More than 11,000 children have been killed in Syria since the conflict there began over two and a half years ago, many of them summarily executed or targeted by snipers, a UK-based think tank said in a report published on Sunday.
The Oxford Research Group study, which called on all sides in the conflict to stop targeting children, said seven out of 10 of the children killed in the war had lost their lives in shell fire, by aerial bombardment or by improvised explosive devices.
One in four children had been killed by small arms fire, with almost 800 executed and almost 400 targeted by snipers. Over 100, including some of infant age, were reported to have been tortured.
The United Nations puts the overall death toll in Syria at more than 100,000 dead.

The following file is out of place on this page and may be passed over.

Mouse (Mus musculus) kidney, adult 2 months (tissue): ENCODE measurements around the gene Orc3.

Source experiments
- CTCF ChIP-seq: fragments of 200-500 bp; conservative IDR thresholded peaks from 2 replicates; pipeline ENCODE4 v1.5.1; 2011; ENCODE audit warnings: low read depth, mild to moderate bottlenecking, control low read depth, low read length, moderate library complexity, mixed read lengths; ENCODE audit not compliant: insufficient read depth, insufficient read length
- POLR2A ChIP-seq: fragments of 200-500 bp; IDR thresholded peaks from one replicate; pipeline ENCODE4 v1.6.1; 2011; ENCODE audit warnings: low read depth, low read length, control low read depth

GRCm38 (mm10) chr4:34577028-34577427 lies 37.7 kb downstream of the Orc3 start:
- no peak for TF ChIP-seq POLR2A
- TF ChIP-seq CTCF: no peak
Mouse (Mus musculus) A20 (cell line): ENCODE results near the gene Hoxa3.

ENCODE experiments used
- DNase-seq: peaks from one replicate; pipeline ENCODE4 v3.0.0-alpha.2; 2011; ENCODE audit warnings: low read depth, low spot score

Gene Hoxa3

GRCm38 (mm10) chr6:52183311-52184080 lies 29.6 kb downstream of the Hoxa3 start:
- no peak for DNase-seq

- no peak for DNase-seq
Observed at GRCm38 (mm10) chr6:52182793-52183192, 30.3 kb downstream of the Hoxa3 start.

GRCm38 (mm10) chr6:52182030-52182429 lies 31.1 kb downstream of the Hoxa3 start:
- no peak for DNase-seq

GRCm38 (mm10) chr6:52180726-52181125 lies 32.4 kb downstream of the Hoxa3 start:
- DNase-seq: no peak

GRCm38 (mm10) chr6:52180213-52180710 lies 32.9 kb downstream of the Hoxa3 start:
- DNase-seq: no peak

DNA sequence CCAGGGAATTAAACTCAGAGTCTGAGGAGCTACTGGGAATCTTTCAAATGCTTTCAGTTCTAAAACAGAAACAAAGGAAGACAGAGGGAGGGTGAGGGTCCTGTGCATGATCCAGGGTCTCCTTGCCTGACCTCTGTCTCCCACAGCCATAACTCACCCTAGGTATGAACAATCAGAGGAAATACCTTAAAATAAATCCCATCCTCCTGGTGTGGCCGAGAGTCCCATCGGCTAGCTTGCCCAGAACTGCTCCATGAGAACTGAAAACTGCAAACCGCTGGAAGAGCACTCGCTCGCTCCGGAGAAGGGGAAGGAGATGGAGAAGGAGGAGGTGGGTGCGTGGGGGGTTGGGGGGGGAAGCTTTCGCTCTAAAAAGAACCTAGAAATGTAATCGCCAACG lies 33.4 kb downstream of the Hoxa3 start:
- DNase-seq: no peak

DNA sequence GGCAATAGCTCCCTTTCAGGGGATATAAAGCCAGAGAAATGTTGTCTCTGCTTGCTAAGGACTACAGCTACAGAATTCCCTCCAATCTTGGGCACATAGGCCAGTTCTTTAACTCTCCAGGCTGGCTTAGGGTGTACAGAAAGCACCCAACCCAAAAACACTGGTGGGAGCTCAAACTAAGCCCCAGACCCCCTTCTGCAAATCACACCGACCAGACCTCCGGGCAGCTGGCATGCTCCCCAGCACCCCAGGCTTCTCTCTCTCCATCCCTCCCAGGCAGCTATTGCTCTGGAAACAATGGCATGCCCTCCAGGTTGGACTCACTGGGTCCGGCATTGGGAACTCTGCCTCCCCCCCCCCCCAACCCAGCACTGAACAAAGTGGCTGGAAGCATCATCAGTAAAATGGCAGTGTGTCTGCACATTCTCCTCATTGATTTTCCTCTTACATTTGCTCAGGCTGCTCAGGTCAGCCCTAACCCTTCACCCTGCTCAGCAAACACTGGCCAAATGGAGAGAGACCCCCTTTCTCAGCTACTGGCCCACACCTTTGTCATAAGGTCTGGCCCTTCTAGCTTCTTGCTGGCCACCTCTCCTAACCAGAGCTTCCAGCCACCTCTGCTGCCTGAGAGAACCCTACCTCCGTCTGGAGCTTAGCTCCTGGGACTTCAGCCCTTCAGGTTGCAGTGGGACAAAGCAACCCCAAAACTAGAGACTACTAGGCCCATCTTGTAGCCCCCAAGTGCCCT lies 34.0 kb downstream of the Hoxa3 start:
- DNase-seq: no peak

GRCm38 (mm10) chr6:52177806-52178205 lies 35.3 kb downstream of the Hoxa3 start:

“One of the most disturbing things about this is that the evidence shows that children being killed by bullets are being deliberately killed,” said Hamit Dardagan, one of the report’s co-authors. “They are not being killed in cross-fire.”
The report is the first of its kind to break down headline fatality statistics to build up a picture of how children have died in the conflict between forces loyal to President Bashar al-Assad and the opposition.
It was released as fierce fighting to the east of Damascus was reported to have killed more than 160 people in the past two days as rebels struggle to break a months-long blockade.
Dardagan said the report’s findings showed how pervasive the war had become and how innocents were getting caught up in it.
“The headline figure of over 11,000 deaths will change but the pattern of killing won’t,” he said.
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